This story was initially published in theovercast.ca
Marilyn Porter is on the steering committee of the Canadian Boat to Gaza.
BY CHAD PELLEY ON APRIL 5, 2017
Sociology Professor Emerita Marilyn Porter recently returned from a trip to Israel, where she was the sole Canadian on a team of 45 people experiencing, firsthand, how the Israeli government is harassing and displacing Palestinian farmers.
The farmers live in an area that is supposedly under Palestinian control, yet they’re constantly subject to harassment and displacement by Israeli forces. They’re even required to have permits to move from one village to another, drive on certain roads, farm, etc.
The Israeli Wall has made matters worse. The Wall is over 700 kilometres long, and it isolates thousands of Palestinians, making it difficult for them to engage economically and socially with their community.
As Marilyn explains, “The Wall dominates the Palestinian landscape, splitting many communities in two. In their day-to-day lives Palestinians are forced to travel many extra miles to farm their land or visit their relatives.”
Porter and her team were there to help families plant olive tree saplings. Olive trees are vital to Palestinian farmers, but these farmers are regularly confronted by the Israeli army, who threaten to (or do) confiscate property. It’s something Porter witnessed firsthand.
She says that Palestinian farmers whose land is close to the Wall, or close to illegal Israeli settlements suffer the most. According to the UN, 80% have seen a decrease in their yields since 2015.
In the Bethlehem area alone in 2014 (latest UN figures), “85% of the land had been taken over by the Israeli government for settlement expansion ‘nature reserves’ or military zones, and 70 Palestinian residential areas have outstanding eviction orders.”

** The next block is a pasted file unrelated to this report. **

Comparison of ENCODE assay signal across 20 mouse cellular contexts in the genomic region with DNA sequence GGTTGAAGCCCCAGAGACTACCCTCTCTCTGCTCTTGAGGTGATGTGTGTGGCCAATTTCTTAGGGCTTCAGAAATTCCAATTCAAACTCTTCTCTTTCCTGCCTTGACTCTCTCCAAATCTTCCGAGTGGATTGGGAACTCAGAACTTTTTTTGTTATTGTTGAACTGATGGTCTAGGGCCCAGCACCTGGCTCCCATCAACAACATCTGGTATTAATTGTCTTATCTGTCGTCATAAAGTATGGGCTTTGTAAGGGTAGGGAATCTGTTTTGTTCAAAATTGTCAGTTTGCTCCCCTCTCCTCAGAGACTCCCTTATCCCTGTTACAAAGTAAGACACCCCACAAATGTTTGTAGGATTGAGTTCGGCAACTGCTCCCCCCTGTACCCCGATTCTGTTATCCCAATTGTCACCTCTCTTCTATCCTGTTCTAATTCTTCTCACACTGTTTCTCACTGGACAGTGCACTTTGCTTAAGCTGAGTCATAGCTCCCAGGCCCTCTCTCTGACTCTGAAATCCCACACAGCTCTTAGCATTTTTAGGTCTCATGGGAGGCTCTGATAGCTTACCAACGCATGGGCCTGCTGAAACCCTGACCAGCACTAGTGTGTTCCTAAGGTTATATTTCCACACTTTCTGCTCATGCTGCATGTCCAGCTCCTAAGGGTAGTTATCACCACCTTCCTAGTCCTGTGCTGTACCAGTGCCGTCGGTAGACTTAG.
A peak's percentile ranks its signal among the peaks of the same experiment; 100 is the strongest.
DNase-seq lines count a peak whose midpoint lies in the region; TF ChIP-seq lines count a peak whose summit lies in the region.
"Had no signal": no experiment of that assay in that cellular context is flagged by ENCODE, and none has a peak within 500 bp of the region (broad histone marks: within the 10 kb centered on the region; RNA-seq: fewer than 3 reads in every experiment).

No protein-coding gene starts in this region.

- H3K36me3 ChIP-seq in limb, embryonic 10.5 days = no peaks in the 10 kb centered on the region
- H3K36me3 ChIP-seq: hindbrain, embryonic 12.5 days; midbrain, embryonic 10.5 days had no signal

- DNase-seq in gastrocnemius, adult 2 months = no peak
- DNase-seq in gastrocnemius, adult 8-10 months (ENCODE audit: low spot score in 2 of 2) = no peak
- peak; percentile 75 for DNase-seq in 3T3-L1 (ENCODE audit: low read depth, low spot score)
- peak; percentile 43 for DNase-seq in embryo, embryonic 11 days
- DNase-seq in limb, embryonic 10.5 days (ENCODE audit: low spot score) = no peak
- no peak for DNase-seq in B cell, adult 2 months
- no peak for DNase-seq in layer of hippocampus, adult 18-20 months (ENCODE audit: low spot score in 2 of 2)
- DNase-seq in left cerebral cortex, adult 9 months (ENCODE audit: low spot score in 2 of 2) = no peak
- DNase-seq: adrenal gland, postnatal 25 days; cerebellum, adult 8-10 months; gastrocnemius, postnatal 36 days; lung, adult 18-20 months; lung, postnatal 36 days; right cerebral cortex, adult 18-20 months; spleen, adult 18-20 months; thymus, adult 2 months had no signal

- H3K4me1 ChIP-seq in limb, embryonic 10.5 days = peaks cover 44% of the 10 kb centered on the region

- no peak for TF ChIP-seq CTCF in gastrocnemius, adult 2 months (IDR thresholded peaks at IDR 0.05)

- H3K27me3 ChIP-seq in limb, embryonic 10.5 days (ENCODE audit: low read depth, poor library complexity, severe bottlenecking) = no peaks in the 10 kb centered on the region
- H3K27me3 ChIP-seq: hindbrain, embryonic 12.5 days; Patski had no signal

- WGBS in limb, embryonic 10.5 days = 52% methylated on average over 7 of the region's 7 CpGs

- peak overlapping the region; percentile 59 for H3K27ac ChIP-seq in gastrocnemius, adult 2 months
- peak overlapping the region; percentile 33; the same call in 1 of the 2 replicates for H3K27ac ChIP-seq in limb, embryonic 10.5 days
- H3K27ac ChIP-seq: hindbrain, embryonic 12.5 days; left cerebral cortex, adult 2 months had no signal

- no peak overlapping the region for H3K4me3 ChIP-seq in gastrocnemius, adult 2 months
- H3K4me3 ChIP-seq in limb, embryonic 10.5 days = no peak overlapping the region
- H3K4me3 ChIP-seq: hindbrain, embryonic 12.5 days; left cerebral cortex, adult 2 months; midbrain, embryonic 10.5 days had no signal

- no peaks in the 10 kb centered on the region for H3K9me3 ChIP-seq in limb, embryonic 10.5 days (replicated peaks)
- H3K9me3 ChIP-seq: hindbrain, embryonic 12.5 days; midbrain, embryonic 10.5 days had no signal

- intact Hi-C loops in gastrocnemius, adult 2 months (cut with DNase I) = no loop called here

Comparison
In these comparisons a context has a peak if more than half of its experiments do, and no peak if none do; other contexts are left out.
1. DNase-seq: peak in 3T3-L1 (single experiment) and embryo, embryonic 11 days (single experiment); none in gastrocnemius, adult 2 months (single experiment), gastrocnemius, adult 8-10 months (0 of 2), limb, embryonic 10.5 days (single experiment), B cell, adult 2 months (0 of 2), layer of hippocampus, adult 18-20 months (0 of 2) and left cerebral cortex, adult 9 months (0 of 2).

She has witnessed the grim struggle of Palestinian farmers herself. Israeli settlers uprooted her efforts right before her eyes, destroying the hundreds of olive trees her team planted, a mere day after they were set in soil.
“The day before the Israeli settlers uprooted our trees,” she says, “they had stood around in threatening ways, and then summoned the Israeli security forces to drive us off the farmer’s land.” They were heavily armed.
Later that night, they uprooted and destroyed hundreds of olive trees. “We were advised by the local NGO we were working with that there was no recourse and, indeed, that it might be hazardous for our farmer to even report the attack.”
The UN documents attacks by settlers on Palestinians, and their land. It is on record that more than half of Palestinians (54%) have suffered physical attacks or attacks on their property last year.
“Fully armed soldiers — many of them very young — are everywhere and can, and do, demand to see papers and permits at any point. This happened one day when we were working. Our farmer had all the permits necessary, including for us to be helping him, but we were still driven off by a group of armed soldiers and had to stop our work.”
Porter has been committed for years to the plight of Palestinians “in their struggle to establish an economically and socially stable state, free of harassment and control.”
Porter was in Israel as part of the The Joint Advocacy Initiative’s Keep Hope Alive olive planting initiative. You can catch her speaking about her experience tonight at 7 pm, at Memorial University (Room A-1043). The talk is titled, “The Olive Tree Campaign: How Palestinians Resist the Israeli Wall.”